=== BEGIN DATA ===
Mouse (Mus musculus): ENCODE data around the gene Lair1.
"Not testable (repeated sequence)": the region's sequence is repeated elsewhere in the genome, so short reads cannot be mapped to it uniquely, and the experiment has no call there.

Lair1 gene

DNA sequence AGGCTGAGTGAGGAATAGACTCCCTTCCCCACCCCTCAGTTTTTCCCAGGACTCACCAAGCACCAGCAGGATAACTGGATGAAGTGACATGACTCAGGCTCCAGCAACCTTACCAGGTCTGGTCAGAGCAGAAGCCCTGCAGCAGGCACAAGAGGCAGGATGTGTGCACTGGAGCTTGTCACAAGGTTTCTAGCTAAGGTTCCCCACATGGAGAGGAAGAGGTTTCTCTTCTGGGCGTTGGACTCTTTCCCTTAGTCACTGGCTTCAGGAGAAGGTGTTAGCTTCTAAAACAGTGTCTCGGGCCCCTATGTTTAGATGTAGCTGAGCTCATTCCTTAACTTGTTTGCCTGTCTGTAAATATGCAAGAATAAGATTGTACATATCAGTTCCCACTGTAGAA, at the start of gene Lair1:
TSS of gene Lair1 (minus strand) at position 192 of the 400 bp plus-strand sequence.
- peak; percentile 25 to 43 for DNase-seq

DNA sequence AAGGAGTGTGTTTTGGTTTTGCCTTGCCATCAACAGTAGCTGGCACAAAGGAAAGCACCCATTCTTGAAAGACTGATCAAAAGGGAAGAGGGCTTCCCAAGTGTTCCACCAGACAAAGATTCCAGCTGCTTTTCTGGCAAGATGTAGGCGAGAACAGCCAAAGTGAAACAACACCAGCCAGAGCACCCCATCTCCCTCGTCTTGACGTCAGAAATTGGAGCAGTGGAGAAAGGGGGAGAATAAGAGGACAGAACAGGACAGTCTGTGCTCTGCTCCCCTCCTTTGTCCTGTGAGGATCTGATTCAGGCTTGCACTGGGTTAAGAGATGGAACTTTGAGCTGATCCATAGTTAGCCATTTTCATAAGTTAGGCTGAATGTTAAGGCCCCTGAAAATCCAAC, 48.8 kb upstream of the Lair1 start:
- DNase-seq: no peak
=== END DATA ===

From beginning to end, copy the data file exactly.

Mouse (Mus musculus): ENCODE data around the gene Lair1.
"Not testable (repeated sequence)": the region's sequence is repeated elsewhere in the genome, so short reads cannot be mapped to it uniquely, and the experiment has no call there.

Lair1 gene

DNA sequence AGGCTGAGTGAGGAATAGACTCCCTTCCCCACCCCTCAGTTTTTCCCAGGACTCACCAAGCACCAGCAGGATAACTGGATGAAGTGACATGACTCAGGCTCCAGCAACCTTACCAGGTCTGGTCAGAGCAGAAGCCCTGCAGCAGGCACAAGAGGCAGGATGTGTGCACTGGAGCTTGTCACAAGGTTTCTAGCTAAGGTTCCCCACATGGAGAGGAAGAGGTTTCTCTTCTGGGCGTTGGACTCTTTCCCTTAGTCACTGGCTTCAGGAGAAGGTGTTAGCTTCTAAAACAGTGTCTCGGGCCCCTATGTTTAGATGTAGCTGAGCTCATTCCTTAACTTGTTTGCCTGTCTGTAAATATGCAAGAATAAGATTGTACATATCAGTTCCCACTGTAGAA, at the start of gene Lair1:
TSS of gene Lair1 (minus strand) at position 192 of the 400 bp plus-strand sequence.
- peak; percentile 25 to 43 for DNase-seq

DNA sequence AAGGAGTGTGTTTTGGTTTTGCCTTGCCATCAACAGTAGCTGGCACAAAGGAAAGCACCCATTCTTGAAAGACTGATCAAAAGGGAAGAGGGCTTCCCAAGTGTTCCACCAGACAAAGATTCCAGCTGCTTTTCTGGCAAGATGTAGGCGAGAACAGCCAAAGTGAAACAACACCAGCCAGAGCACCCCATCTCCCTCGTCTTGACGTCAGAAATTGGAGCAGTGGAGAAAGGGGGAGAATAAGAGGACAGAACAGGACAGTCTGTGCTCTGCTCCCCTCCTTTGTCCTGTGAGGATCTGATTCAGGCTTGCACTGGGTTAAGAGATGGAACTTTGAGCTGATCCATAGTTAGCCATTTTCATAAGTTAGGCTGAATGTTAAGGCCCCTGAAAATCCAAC, 48.8 kb upstream of the Lair1 start:
- DNase-seq: no peak